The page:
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Table of Contents   
Year : 2015  |  Volume : 8  |  Issue : 1  |  Page : 56-58
Uncommon variants of the scimitar syndrome in two siblings

1 Division of Paediatric Cardiology, Royal Brompton Hospital, London, United Kingdom
2 Division of Paediatric Cardiology, Royal Brompton Hospital; Reader in Paediatric Cardiology at Imperial College, London, United Kingdom

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Date of Web Publication19-Jan-2015


The Scimitar syndrome is a complex association of cardiovascular and bronchopulmonary abnormalities, with the main feature a partial or total anomalous right pulmonary venous drainage to the inferior vena cava. A number of cases that lack of all the features of the typical syndrome have been described as Scimitar variant, but the incidence is rare. Familial occurrence is exceptional and limited to few cases in literature. We report two sibling diagnosed with an uncommon variant of the Scimitar syndrome.

Keywords: Anomalous pulmonary venous drainage, familial Scimitar syndrome, Scimitar, Scimitar syndrome, Scimitar variant

How to cite this article:
Bo I, Daubeney PE, Rigby ML. Uncommon variants of the scimitar syndrome in two siblings. Ann Pediatr Card 2015;8:56-8

How to cite this URL:
Bo I, Daubeney PE, Rigby ML. Uncommon variants of the scimitar syndrome in two siblings. Ann Pediatr Card [serial online] 2015 [cited 2022 Jul 5];8:56-8. Available from:

   Introduction Top

The Scimitar syndrome is a spectrum of cardiovascular and bronchopulmonary abnormalities. Its classical form is represented by partial or total anomalous pulmonary venous drainage of the right lung to the inferior vena cava, varying degrees of right lung and right pulmonary artery hypoplasia that results in dextroversion of the heart, and an anomalous systemic blood supply from the abdominal aorta to the inferior segments of the right lung. Anomalies of the right bronchial tree are invariable features.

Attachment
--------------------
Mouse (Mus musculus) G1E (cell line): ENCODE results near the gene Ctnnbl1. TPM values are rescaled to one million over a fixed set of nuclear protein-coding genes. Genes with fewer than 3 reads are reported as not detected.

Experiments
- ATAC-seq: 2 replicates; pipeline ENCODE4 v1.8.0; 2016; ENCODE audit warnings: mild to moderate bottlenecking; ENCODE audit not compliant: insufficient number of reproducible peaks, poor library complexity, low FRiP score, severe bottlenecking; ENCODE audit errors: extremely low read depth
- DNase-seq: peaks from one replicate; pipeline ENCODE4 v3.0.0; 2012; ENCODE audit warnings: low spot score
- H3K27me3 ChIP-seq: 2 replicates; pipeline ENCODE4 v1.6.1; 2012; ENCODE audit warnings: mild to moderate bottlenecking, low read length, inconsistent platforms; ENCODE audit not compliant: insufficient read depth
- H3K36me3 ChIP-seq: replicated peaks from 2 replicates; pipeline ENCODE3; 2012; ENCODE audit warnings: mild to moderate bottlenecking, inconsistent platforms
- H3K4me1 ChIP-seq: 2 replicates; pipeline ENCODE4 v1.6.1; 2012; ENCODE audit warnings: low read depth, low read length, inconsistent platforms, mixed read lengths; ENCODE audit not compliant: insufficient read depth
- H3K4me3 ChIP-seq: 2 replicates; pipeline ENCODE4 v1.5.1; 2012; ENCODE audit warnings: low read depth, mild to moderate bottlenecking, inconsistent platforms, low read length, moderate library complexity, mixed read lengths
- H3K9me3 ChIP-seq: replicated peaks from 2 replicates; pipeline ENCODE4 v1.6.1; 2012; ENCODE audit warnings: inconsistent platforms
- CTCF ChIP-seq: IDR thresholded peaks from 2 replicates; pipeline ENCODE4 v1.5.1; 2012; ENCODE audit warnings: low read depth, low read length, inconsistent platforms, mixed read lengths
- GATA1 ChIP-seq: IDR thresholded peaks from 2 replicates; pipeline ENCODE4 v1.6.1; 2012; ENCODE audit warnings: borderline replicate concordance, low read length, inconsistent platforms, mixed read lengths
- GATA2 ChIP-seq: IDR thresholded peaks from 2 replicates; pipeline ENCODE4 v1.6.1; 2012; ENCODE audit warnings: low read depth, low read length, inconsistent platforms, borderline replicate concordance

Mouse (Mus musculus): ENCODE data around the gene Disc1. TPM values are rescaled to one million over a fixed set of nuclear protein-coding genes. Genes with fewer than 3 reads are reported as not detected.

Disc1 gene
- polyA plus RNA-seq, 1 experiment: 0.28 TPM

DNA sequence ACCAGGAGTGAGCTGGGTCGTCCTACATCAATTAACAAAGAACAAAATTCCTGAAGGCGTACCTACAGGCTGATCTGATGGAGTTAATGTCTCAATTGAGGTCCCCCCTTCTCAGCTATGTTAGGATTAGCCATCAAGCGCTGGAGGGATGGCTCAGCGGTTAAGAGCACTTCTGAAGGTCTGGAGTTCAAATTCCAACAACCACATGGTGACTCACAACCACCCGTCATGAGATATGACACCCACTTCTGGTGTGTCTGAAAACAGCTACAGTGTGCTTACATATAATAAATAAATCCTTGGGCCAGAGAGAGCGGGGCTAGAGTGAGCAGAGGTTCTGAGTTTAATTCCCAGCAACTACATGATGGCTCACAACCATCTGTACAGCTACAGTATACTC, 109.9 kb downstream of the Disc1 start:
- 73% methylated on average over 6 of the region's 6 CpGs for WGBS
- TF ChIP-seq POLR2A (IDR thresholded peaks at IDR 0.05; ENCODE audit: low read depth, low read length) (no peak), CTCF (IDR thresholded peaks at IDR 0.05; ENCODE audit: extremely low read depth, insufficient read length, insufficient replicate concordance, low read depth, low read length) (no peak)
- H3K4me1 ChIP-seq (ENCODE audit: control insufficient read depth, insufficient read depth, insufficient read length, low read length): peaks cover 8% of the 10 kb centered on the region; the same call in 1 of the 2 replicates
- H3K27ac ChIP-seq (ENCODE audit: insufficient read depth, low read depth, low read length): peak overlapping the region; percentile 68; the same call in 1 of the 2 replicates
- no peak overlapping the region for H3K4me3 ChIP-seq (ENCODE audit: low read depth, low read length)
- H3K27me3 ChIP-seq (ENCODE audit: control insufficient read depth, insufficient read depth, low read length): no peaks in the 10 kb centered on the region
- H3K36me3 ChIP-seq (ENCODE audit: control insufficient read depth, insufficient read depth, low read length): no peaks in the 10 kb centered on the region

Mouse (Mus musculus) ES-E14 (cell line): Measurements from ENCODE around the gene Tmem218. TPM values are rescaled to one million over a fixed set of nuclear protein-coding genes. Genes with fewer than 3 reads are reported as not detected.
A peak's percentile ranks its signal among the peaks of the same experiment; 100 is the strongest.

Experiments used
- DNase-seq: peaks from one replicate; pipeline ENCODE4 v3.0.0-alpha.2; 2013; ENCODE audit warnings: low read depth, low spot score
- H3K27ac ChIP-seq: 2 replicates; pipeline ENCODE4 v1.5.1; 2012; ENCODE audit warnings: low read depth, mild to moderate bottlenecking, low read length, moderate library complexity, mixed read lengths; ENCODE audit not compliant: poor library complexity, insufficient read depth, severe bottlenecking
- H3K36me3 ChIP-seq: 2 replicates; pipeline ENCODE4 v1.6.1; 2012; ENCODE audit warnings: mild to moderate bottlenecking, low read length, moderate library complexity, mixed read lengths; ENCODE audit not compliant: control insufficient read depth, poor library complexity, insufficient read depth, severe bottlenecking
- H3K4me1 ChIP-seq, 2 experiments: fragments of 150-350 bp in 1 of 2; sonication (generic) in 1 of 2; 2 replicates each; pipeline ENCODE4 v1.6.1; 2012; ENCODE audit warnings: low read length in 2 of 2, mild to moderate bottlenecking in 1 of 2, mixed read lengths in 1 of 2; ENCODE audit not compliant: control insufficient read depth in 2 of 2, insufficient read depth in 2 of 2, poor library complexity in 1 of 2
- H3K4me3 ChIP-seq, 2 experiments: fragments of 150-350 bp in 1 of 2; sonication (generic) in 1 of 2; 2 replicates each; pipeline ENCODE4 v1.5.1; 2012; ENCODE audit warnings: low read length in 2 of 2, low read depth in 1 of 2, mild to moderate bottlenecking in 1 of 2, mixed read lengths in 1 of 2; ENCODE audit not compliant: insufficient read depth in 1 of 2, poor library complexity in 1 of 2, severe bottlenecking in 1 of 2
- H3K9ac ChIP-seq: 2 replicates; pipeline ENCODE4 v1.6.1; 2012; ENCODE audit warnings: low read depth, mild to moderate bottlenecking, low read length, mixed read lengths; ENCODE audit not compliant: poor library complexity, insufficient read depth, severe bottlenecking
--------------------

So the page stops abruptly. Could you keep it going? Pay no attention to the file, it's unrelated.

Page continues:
Patients at variance from the classical form but with some features of Scimitar syndrome, cases with the main features located on the left and those in whom some feature of the Scimitar syndrome were present but associated with normal pulmonary venous connections or with partial anomalous pulmonary venous drainage to an uncommon location have been described as "Scimitar variants" although there is still no general agreement about a clear definition of these forms. "Incomplete" or "variant" cases of Scimitar syndrome have been described, as well as the association of the classical form with other cardiac abnormalities. [1],[2],[3]

Familial occurrence of the syndrome is limited to few reports in the literature. [4],[5],[6],[7]

We describe two cases of an uncommon variant of Scimitar syndrome diagnosed in two siblings.

   Case Report Top

There was no familial history of congenital heart disease, extra-cardiac malformations, and parents were not consanguineous.

Patient 1

This female had an antenatal diagnosis of Scimitar syndrome at 24 weeks of gestational age. She was born at full term and had an uncomplicated postnatal course. She was asymptomatic at first cardiac assessment at few weeks of age but echocardiogram showed an unexplained mild left ventricular enlargement and dysfunction (fractional shortening 25%). At 6 months the patient underwent cardiac catheterization and bronchoscopy under general anesthesia and this revealed a Scimitar variant consisting of: Severe stenosis of the right pulmonary vein at its connection with the inferior vena cava, atrio-ventricular and ventriculo-arterial concordance, no interatrial communication, with a fistulous communication of the anomalous vein to the right upper pulmonary vein which drained normally to the left atrium [Figure 1]. There was absent right pulmonary artery and right lung hypoplasia, one large aorto-pulmonary collateral arising from the coeliac axis to right middle and lower lobes, dextroposition of the heart and an anomalous left circumflex coronary artery arising from the proximal left pulmonary artery. The pulmonary arterial pressure was normal, 31/11, mean 18 mmHg. Bronchoscopy showed an absent right upper bronchus with malacia and hypoplasia of the right middle and lower bronchi. She underwent two transcatheter coil embolisations of the aorto-pulmonary collateral (at age 6 and 24 months).